Unintended consequences

Tethering transformation services to technology solutions might deliver growth, but it’s not without its own risks. By presenting themselves as providers of third-party gen AI applications, agencies might lose their distinctiveness. Isn’t one company that can hook you up with the latest OpenAI application as good as the next? And how can agencies improve those services if they must wait on companies such as Google and Adobe to develop them?

Naeger concedes that Merkle, and its rivals, are “dependent and reliant on the advancements of third-party tools.” The aforementioned partnerships, he says, give Merkle an edge via early access to new developments from Salesforce and Microsoft – though rival holding companies would each make the same argument.

TwentyfirstcenturyBrand co-founder Neil Barrie argues that agencies must strike a balance between the capabilities of their staff and those of the tools they can connect clients with. The boutique consultancy recently began offering transformation services to clients in addition to its expertise in brand strategy. Barrie notes that despite the “uncertain market,” CMOs are faced with a number of challenges that may drive demand.

“The majority of global CMOs are tasked with transforming while performing at the same time. And they’ve got constant internal flux, AI, emerging tech, environmental and cultural challenges.”

But he cautions: “Tech can open up better value for companies... but you have to make sure you bring the people with you. We’re not in any way Luddite – we’re all about using tech to get to better outcomes – it’s just about getting the balance right.

“When you’re talking about technology, you’re also talking about behavior change. You need those two things together. There is a 78% failure rate for change initiatives. That’s because a lot of the time, the human side is disproportionately neglected.

Accenture’s Temple adds: ”Everyone is focused on what AI can do. It’s equally important to focus in on what it can’t do.”

He’s confident that Accenture Song can retain its premium by ringfencing the parts of its offering that require creative thought that yield ideas that “make your hair stand on end.” Furthermore, he adds, the speed enabled by AI tools will be so valuable that clients will want to pay for it. “We still retain that premium service because we get the time back,” he says.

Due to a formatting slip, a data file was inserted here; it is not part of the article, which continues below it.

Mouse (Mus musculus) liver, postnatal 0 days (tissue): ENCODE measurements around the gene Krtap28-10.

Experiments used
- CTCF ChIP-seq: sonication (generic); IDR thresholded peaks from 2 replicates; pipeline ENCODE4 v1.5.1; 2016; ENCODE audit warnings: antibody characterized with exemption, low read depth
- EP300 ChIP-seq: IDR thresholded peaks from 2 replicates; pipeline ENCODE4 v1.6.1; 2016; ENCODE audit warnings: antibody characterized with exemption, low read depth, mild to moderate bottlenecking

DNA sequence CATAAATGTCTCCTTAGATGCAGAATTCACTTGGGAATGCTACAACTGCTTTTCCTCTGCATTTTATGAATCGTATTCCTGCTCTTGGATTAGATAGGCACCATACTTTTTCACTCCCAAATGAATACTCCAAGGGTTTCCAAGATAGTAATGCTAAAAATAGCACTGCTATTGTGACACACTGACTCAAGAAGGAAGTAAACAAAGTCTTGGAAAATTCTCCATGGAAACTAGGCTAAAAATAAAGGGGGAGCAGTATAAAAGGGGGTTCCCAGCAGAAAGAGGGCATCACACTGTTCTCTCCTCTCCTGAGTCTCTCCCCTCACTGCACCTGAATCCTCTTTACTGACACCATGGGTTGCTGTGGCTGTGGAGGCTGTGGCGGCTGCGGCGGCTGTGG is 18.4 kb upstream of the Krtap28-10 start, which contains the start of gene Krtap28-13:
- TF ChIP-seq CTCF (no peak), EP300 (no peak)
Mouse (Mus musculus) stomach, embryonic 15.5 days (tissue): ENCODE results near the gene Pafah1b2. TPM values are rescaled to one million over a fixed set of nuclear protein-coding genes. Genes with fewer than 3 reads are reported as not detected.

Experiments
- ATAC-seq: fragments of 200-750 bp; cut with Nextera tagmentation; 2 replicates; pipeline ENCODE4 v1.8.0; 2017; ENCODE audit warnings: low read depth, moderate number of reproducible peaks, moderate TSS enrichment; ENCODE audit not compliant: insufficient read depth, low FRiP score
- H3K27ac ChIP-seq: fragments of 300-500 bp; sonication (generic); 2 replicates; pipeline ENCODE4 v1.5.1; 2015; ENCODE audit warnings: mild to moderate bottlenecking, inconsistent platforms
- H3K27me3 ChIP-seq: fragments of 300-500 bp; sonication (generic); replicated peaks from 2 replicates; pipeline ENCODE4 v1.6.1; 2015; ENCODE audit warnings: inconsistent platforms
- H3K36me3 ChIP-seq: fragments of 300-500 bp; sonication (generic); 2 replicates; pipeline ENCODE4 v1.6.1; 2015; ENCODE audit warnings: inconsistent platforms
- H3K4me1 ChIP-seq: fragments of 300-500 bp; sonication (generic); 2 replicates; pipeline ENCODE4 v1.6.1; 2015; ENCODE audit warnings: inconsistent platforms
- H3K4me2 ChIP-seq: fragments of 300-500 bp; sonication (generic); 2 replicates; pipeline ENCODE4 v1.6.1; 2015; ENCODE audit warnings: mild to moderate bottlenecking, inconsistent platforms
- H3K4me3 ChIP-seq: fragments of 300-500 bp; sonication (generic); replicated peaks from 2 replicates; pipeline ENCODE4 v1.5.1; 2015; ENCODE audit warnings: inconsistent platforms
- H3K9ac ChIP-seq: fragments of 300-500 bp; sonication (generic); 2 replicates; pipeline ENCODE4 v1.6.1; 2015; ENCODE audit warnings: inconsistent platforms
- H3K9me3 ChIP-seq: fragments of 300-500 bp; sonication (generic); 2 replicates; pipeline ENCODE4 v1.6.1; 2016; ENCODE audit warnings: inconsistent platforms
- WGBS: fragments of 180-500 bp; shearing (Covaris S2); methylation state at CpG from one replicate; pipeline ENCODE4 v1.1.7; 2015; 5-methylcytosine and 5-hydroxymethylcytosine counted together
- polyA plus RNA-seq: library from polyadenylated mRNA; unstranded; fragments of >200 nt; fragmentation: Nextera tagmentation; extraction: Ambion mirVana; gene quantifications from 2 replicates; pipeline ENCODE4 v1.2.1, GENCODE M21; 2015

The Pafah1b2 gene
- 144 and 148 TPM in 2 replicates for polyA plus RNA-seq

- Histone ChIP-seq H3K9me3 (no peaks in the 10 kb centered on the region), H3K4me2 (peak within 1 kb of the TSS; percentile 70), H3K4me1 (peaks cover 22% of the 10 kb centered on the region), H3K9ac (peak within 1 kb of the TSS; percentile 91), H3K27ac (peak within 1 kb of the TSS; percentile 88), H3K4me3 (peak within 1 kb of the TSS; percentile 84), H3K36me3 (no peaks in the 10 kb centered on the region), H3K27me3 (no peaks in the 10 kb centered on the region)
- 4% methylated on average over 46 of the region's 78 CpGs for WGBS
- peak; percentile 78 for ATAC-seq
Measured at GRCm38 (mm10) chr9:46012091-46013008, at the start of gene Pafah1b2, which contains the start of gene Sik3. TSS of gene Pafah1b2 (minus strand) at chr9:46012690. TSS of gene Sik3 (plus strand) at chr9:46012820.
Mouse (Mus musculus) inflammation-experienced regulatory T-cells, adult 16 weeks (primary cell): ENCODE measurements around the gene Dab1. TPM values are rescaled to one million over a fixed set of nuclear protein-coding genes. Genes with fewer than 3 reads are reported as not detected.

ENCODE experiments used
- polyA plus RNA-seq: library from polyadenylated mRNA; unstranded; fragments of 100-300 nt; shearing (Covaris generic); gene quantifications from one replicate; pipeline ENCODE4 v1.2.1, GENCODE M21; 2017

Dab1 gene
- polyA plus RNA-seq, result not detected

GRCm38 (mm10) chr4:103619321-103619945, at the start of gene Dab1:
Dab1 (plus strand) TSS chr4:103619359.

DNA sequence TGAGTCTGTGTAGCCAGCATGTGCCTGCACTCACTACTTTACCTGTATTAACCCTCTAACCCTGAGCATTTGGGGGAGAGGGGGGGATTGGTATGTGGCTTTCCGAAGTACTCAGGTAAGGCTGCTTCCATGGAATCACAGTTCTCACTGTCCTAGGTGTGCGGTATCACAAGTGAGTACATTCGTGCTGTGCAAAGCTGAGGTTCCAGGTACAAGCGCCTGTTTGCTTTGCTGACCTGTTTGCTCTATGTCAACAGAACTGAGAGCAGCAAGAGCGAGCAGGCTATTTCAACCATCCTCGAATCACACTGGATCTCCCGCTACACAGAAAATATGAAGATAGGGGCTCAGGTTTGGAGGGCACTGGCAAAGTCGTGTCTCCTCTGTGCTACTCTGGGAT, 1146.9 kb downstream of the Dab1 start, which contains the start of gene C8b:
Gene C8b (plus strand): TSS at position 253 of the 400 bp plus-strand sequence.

Naeger suggests that, despite the use cases developed by Merkle and its competitors, it’ll be a while before gen AI applications provoke further demand for transformation services. “Marketing budgets are planned annually, and right now clients need to shorten that planning cycle. You can’t wait for the third quarter, you need budget flexibility,” he argues.

In the meantime, he suggests agencies should be focusing on proving the effectiveness of an AI-enabled transformation. “We are seeing increased demand for understanding the outcomes of what AI is producing. We’re seeing a lot of decisions made today that do the bright and shiny thing versus a business need. [The business need] has been our larger focus.”

At Spark Foundry, Angelides also acknowledges that shifting the transformation offering to a tech-enabled one will have implications for the company’s business model. Like Naeger, his thoughts also turn towards effectiveness.

“It sounds like such a bloody cliché but the biggest differentiator will continue to be people,” he says. As such, the agency can retain its value proposition by having its people test and prove the worth of any given tech solution, “having a culture of confidence and expertise.”

“We call ourselves the acceleration agency. But acceleration doesn’t just mean speed. Speed is great if you’re heading in the right direction… but it doesn’t matter how quickly you’re going if it’s not effective.”